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26 November 2015

The Pilgrims didn't wring their hands over whether to celebrate Thanksgiving with the family or their friends. The starched collars sat down together with the loincloths, as any elementary school kid can tell you. It was the start of one big happy blockbuster reality telenovela.

Skip a few hundred years and insert the marvels of technology. We can fly thousands of miles in a few hours to be home. We can again afford to drive a few hundred. We can even be in the room even when we're not in the room with Skype and FaceTime.

We can once again be together.

There is dread in this. And joy. Blood and tears. White meat, dark meat. Yams and sweet potatoes. Pumpkin and pecan pies. Both.

Fortunately it always ends the same way. Belts loosened and eyes drooping, everyone gets drowsy and falls harmlessly asleep. Some blame the turkey, others the football, but it's inevitable.

And yet, you know, one year is never like the next.

We thought we would always have to watch the Cowboys and Redskins scrimmage everything Thanksgiving when we were a child. We would roll our eyes as Gramps would again get out of his arm chair to reorient the rabbit-ear antenna to get rid of the ghosts or fiddle with the controls on the new TV set to adjust the color.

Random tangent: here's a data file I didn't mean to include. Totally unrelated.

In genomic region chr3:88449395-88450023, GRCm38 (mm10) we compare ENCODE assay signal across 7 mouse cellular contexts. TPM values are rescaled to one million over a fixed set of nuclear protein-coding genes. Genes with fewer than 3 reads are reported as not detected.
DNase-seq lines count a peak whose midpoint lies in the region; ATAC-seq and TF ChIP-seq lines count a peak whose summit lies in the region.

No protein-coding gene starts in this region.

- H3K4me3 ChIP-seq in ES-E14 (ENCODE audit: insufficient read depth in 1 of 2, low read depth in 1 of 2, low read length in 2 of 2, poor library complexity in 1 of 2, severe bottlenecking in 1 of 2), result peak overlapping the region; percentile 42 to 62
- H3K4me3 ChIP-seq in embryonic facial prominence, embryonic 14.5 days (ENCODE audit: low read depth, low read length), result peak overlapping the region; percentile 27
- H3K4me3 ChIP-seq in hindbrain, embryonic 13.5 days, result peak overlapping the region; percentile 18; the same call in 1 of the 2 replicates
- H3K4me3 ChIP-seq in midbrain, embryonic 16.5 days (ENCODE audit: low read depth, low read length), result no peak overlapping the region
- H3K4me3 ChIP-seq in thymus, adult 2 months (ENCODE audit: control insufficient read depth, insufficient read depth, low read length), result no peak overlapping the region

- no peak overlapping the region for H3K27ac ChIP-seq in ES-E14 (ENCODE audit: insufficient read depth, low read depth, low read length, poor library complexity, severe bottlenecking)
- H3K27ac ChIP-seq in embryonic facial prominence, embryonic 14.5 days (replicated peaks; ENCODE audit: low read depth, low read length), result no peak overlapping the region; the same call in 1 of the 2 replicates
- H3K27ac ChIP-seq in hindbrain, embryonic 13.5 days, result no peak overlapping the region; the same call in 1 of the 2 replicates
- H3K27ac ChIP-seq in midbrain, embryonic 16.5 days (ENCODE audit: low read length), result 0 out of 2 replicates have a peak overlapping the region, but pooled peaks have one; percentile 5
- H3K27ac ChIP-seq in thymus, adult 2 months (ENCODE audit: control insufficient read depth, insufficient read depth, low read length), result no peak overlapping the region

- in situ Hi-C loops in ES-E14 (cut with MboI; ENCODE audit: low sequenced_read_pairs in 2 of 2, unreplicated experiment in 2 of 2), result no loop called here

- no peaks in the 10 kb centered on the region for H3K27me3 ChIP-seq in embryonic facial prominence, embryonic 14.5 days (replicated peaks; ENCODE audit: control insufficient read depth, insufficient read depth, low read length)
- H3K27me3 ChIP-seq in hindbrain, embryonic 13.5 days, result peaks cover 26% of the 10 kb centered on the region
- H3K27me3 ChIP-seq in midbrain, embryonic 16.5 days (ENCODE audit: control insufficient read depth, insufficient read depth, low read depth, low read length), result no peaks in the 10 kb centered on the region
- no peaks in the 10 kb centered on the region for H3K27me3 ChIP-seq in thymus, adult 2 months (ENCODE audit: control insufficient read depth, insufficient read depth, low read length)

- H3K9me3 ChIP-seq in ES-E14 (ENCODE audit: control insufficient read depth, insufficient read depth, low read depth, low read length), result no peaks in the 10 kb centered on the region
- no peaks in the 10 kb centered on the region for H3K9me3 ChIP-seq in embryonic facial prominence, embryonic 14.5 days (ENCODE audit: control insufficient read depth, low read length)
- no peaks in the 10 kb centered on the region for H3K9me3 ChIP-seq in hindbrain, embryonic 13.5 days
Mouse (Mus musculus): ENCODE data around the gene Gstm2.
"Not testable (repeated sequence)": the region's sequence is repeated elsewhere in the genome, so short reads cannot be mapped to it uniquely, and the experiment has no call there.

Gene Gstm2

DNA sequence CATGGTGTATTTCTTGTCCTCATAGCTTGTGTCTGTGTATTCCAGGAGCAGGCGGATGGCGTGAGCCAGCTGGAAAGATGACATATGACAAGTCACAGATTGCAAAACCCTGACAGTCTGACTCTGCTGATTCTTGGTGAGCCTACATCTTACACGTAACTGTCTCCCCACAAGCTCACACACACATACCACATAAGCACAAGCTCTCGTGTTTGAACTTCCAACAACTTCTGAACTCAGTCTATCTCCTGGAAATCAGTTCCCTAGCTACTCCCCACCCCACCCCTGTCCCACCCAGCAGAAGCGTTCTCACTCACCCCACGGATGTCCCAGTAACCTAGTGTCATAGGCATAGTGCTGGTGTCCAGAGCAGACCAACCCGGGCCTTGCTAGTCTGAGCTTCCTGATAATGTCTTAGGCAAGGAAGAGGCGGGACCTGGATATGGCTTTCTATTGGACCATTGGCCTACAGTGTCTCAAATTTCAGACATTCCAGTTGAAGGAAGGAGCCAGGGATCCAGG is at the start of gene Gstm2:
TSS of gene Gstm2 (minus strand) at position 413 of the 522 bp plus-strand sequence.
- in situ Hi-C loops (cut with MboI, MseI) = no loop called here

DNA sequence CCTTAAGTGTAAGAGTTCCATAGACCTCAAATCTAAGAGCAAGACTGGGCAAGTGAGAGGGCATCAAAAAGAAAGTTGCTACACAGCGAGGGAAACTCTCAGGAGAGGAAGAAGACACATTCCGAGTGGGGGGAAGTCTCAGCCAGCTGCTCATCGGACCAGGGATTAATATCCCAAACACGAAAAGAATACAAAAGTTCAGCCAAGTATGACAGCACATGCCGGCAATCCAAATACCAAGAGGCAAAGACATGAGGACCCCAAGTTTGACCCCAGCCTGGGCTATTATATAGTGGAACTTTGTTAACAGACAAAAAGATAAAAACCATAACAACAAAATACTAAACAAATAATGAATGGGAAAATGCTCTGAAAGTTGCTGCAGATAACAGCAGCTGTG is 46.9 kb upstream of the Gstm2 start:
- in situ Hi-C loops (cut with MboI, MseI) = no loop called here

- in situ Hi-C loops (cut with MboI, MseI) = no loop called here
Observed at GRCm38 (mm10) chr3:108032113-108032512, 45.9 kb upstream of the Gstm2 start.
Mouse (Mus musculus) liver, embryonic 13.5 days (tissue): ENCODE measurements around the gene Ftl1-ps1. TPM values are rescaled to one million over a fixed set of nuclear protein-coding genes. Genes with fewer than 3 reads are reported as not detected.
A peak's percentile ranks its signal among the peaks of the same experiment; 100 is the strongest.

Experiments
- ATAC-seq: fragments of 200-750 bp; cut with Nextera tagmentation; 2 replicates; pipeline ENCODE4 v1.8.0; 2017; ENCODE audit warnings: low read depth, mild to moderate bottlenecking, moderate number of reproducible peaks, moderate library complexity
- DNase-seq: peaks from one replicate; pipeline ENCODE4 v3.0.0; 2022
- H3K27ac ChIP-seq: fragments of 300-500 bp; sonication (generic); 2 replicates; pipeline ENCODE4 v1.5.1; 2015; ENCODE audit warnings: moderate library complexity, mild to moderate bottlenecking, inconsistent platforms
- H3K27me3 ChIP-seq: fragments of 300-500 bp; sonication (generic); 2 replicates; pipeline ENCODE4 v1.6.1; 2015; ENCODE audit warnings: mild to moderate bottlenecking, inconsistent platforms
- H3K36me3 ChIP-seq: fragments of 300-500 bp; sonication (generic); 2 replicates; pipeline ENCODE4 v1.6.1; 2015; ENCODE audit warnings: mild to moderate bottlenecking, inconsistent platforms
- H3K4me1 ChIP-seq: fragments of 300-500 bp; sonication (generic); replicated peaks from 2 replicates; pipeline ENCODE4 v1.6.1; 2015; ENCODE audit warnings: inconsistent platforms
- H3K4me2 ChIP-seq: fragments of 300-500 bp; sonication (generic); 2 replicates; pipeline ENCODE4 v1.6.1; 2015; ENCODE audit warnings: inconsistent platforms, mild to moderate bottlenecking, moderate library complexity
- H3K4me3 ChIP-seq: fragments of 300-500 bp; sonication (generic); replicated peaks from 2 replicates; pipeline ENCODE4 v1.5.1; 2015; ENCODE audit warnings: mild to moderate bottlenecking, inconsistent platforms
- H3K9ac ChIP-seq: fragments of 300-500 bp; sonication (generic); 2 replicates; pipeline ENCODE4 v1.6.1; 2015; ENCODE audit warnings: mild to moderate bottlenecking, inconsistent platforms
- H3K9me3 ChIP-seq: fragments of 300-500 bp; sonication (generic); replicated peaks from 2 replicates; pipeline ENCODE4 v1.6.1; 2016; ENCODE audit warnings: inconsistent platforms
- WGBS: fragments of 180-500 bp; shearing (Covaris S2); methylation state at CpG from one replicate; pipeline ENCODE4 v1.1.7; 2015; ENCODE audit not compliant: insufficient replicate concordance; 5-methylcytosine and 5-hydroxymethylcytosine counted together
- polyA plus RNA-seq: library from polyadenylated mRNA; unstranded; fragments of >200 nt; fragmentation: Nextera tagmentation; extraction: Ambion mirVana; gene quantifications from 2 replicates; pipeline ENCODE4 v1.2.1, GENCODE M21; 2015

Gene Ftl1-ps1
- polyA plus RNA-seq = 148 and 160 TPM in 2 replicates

But it isn't polite to call the Washington team by that name any more, no one has seen a ghost on their TV screen in years and Gramps has a box seat now.

The years pass, life goes on.

And every year we miss more and more people who once sat at the table with us. Unfathomable to think we will ourselves be missed one day. A candle lit to remember us.

The photo accompanying this story was shot in 2012 at the home of friends who have welcomed us and our family for Thanksgiving for many years. This was the centerpiece that year. Three candles in glass vessels resting in an iron tree.

We shot it looking through the dining room entrance to the kitchen. Working at the stove is Eric, who became an Ironman this year, achieving a life-long dream.

When he wrote to us about his plan to run in the triathlon, he said:

Ever since I was little I can remember seeing the world championship in Kona on TV. I was captivated by the spirit of the event and all of the amazing and heartwarming stories they would share about the participants. To me an Ironman is the epitome of the human spirit. It personifies determination and perseverance. It makes me believe that anything we set our minds to we can achieve. That deep down we all possess the incredible power to overcome any obstacle.

Success, however, does not come easily and certainly not to most of us. But we find ourselves welcome among friends and family today anyway. Loved, even, as our flame burns down, still giving off a little light.

As Eric put it after he had achieved his dream:

You start out doing something crazy like this to prove something to yourself but in the end you do it for the people you love because they stand with you through it all, they pick you up when you fall. They become your strength.

And that, friends, is what we're thankful for today. You.

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